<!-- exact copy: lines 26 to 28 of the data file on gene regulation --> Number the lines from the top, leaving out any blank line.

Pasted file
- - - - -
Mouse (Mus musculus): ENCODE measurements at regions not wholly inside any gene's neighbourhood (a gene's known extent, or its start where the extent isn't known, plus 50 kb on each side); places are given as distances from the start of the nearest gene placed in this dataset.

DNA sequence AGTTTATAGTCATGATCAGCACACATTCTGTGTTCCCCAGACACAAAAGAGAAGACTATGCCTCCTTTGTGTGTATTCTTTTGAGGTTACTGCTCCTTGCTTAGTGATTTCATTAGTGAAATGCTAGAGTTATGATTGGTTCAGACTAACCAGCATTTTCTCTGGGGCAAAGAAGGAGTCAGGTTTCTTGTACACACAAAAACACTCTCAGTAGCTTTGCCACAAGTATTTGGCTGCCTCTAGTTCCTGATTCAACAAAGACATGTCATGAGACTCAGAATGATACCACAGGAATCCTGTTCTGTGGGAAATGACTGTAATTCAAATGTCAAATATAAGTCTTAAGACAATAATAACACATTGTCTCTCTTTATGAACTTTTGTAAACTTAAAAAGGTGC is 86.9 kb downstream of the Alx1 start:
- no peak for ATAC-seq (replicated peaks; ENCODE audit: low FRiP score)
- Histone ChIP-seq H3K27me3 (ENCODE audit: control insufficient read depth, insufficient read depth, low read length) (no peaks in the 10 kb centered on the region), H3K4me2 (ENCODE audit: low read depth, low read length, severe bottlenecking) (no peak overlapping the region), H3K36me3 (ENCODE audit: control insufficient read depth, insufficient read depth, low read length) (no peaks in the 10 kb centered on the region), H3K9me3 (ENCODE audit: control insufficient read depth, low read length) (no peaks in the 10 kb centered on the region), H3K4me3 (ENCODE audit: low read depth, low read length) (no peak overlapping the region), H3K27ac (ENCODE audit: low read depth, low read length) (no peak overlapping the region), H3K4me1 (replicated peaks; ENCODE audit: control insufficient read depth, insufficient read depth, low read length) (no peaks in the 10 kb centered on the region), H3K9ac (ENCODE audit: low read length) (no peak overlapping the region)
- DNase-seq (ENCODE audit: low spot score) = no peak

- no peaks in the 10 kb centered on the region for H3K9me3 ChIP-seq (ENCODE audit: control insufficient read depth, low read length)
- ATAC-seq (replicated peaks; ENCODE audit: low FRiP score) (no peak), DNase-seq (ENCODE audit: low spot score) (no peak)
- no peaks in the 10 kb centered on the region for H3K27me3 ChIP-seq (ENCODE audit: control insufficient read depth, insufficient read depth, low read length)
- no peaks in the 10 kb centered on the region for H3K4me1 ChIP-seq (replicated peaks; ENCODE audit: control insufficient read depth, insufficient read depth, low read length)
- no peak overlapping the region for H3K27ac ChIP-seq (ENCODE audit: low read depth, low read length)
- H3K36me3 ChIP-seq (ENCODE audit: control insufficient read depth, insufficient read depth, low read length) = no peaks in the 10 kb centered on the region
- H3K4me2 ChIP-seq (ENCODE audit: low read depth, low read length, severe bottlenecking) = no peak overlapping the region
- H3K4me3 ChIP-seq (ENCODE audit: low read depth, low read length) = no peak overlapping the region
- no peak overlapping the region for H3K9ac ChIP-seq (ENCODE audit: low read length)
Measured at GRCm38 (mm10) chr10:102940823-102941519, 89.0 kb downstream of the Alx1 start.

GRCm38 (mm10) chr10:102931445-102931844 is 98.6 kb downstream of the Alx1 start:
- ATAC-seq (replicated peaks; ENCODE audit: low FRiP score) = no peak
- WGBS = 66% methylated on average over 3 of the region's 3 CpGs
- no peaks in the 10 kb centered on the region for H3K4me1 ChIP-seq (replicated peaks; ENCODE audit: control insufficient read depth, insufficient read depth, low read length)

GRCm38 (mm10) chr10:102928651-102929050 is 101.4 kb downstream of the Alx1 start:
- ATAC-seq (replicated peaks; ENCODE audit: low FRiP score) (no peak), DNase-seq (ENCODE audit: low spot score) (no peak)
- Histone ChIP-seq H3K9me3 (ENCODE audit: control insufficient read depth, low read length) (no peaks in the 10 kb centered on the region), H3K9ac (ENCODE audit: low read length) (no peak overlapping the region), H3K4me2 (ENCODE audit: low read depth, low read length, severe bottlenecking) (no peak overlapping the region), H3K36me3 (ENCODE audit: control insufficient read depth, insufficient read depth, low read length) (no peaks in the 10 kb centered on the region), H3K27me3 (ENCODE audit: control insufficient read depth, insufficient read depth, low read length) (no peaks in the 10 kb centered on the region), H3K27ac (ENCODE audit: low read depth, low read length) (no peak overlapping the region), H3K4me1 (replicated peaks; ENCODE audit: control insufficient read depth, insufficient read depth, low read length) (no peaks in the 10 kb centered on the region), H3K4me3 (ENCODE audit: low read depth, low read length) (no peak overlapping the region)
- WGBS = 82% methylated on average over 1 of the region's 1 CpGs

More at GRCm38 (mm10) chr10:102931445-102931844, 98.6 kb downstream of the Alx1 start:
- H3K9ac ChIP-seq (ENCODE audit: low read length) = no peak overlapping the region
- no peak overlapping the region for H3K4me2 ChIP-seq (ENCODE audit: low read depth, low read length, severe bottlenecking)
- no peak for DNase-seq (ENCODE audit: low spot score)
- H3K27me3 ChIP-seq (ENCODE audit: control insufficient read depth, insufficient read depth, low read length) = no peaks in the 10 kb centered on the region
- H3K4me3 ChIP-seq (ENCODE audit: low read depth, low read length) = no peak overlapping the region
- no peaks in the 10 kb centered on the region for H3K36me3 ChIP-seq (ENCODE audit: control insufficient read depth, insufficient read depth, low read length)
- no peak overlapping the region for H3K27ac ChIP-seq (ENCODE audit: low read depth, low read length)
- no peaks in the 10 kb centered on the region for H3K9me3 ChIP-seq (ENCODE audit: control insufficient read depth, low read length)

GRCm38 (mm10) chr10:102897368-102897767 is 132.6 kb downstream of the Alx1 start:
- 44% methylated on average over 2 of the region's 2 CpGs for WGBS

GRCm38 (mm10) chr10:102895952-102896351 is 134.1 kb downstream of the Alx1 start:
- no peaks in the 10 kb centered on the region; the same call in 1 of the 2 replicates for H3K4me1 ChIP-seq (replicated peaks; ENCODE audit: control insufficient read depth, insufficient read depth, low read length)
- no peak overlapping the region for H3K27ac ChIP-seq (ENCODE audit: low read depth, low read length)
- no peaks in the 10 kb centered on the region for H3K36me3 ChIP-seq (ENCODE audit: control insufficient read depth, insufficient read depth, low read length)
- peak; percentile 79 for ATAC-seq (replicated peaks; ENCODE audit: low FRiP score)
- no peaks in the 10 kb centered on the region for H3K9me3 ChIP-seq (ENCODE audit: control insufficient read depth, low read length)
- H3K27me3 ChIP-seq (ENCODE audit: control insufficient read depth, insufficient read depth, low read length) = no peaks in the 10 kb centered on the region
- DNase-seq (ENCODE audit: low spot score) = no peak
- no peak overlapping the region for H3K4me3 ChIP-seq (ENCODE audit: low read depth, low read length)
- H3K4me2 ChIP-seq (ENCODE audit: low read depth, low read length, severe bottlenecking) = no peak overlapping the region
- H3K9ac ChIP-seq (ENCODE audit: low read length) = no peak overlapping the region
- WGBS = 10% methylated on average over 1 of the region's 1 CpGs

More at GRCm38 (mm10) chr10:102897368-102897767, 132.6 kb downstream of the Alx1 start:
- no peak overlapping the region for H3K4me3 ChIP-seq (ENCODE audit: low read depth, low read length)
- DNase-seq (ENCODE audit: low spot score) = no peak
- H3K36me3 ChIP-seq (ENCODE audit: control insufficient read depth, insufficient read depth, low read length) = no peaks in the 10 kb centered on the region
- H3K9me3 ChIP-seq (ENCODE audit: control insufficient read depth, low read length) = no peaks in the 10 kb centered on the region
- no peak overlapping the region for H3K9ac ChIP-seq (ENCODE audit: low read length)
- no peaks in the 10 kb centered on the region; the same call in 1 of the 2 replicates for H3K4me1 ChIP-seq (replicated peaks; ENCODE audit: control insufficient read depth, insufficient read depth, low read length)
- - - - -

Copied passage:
- no peak overlapping the region for H3K4me2 ChIP-seq (ENCODE audit: low read depth, low read length, severe bottlenecking)
- no peak for DNase-seq (ENCODE audit: low spot score)
- H3K27me3 ChIP-seq (ENCODE audit: control insufficient read depth, insufficient read depth, low read length) = no peaks in the 10 kb centered on the region